Guest post by Darya Alontseva, 2015 Emerging Leader, Kazakhstan
I have to start by saying it was very difficult to have a word limit for this guest blog. I would share even more because the TechWomen experience was significant. Yes, there were challenges, but my mentorship at Juniper Networks has taught me to respond to challenges. So, what I have learned professionally during my time at Juniper?
Before the program, I established a main professional development goal which I wanted to achieve with the help of the TechWomen mentorship. I would like to be one of the leaders and organizers of an international research project that will bring together women scientists from different countries. I need experience in developing joint international projects. I need to learn how to organize work in a multinational team, how to get a patent in the United States, how to get current information about scientific developments of other research groups, how to inform others about the development of my research team and how to get various companies interested in supporting research.
I must say that I learned much more than I could imagine. I worked in accordance with a specially designed, personal schedule. With it being flexible enough, my professional mentor Saura Naim took into account my wishes and updated my schedule so I could include some of my necessary professional development activities. I promptly received all the help I sought and my mentor was always available. And the colleagues were always approachable and friendly.
I would like to specify my activities: I had 1:1 meetings with the leading specialists in my department. All mentees at Juniper had a unique experience as we were very lucky to attend the Grace Hopper Celebration in Houston. I participated in the workshops “patents,” “licenses,” and “patent process in Juniper.” I attended a “Toastmasters” meeting twice, developing the skills of public speaking. I visited the Juniper labs and I got an absolutely new experience hearing about “GoDaddy” at the conference. And last, but not least, all mentees had meetings with all members of the Executive Leadership Team.
I achieved a lot at Juniper. I learned more about project management, IP protection, how to organize work in a multinational team, and developed my project. Moreover, on my initiative, a meeting was organized in Berkeley Lab, which was very important for understanding the development of research and professional network. Here is my effort to express in one sentence the essence of my professional project: “New technologies at the service of data protection, project management, research and development as well as attracting women to work in technology companies as a factor in improving the company productivity and the society well-being.”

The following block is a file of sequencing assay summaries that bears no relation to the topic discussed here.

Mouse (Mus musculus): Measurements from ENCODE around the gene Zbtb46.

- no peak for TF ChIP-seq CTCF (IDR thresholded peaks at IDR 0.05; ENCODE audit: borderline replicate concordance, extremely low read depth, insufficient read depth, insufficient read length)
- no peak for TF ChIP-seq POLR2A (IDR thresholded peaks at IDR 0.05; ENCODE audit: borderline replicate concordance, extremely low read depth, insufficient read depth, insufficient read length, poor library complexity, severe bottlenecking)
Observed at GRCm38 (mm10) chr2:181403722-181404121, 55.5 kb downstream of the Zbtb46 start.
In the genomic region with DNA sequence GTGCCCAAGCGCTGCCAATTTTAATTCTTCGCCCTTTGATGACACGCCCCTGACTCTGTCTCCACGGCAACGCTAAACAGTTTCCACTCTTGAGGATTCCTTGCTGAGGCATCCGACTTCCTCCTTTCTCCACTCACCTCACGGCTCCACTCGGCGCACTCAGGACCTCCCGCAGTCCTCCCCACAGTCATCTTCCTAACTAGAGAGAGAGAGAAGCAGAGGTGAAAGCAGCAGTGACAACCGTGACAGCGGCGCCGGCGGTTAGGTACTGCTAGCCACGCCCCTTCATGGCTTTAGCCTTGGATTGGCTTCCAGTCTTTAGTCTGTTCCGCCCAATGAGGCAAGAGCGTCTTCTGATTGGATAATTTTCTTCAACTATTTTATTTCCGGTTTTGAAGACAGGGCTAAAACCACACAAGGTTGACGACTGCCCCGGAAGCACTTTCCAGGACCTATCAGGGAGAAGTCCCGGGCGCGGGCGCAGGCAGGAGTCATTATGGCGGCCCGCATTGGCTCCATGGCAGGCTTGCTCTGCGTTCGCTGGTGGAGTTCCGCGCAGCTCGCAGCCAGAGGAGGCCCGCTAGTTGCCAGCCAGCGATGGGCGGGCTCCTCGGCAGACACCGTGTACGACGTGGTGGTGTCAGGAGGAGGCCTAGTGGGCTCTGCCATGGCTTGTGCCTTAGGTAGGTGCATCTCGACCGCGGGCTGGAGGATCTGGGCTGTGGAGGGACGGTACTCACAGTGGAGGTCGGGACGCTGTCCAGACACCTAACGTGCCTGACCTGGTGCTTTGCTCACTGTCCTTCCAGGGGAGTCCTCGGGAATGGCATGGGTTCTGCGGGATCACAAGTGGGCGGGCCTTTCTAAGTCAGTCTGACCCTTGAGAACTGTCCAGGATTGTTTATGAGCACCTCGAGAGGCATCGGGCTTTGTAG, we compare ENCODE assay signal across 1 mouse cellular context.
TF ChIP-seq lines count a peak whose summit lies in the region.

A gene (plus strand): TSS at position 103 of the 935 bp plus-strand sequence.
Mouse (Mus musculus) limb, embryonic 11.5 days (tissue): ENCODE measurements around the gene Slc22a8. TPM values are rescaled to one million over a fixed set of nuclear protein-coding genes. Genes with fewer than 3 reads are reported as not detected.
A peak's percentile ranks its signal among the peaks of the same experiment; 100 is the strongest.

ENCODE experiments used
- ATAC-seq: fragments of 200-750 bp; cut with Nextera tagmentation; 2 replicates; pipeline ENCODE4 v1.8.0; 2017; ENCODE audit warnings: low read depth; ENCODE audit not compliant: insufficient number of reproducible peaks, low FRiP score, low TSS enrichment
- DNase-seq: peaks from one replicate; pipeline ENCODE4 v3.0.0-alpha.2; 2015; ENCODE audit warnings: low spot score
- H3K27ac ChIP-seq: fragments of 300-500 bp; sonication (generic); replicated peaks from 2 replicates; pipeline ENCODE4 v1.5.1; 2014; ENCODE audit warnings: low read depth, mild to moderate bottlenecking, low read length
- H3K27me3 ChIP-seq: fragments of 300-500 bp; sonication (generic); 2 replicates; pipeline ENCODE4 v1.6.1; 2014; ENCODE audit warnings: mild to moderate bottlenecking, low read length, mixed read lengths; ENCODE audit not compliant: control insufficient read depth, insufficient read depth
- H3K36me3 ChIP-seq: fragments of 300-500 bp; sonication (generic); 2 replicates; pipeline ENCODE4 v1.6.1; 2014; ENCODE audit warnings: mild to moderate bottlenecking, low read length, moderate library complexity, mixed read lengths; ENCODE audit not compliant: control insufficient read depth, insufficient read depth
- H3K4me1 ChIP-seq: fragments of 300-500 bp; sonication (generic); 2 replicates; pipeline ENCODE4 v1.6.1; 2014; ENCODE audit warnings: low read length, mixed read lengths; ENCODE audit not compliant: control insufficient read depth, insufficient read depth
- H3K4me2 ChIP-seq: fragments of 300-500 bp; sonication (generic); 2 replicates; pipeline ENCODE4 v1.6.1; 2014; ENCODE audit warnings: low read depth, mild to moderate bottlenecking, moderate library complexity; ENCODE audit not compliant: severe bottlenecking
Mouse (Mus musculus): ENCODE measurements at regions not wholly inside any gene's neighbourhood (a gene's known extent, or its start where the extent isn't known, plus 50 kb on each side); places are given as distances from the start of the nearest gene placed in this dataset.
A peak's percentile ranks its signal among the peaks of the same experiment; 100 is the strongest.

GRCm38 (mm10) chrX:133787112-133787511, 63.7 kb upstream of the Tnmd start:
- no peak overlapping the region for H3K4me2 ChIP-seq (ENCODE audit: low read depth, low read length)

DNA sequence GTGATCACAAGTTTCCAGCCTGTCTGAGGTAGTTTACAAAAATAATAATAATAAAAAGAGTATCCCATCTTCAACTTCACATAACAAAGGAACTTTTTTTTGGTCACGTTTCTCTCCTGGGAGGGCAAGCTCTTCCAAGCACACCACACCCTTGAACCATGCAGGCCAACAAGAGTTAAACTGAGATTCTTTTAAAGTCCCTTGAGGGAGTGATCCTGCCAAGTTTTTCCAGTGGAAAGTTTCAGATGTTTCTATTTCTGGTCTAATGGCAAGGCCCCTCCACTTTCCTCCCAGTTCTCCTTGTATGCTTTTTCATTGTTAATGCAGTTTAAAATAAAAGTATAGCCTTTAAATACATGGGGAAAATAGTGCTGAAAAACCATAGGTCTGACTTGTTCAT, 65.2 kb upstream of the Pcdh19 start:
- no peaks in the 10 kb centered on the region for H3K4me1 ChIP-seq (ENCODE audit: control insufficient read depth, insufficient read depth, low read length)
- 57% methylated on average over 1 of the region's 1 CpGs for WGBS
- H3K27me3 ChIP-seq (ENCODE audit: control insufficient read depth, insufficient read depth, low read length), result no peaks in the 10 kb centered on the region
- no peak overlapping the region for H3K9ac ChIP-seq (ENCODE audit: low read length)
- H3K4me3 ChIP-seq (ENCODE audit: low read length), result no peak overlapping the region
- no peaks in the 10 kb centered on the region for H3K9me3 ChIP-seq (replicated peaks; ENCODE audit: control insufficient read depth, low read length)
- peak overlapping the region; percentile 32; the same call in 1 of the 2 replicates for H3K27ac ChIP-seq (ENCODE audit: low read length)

I learned about myself during this time. I truly enjoyed the style of working here and I love the diversity of ages, nationalities and characters. I think that diversity is a key word for the life and work at Juniper and I loved it. I should note that Juniper is an amazing host company. We seemed to have become members of the big family during the mentorship–thank you so much Saura and Christina, and all our mentors–I am very grateful to all of you.
I believe I will take everything I learned here and I will use it all for my professional development as well as for developing my country. I became more confident and determined. The 1st thing I will do – I’ll improve the management of my projects with the help of new technologies. I will mentor women scientists who will be involved in this project as well as my students. I have grown professionally in many ways, and it is very important for me to bring my experience back to my country. I believe we (ELs) can change the world for the better – thank you TechWomen!
Darya Alontseva is a professor of the department of Instrument Engineering and Technology Process Automation, East-Kazakhstan State Technical University, Kazakhstan. Darya is a leading researcher in her research area (Material Science and Physics). She has fifteen years of research experience in developing new material and processes. Currently she is a project manager of 3 projects with state funding, 2 of them in collaboration with British scientists. She supervised 3 doctoral theses, authored and co-authored more than 100 publications. Darya is a member of the International Scientific Committee of 3 scientific journals. She was awarded with “The best women-inventor” in 2015, and with “The Best University Teacher” the Republic of Kazakhstan state grant in 2012 and 2007; as a grantee of “Bolashak” Presidential scholarship Darya had a 2-month research internship in Japan in 2009.
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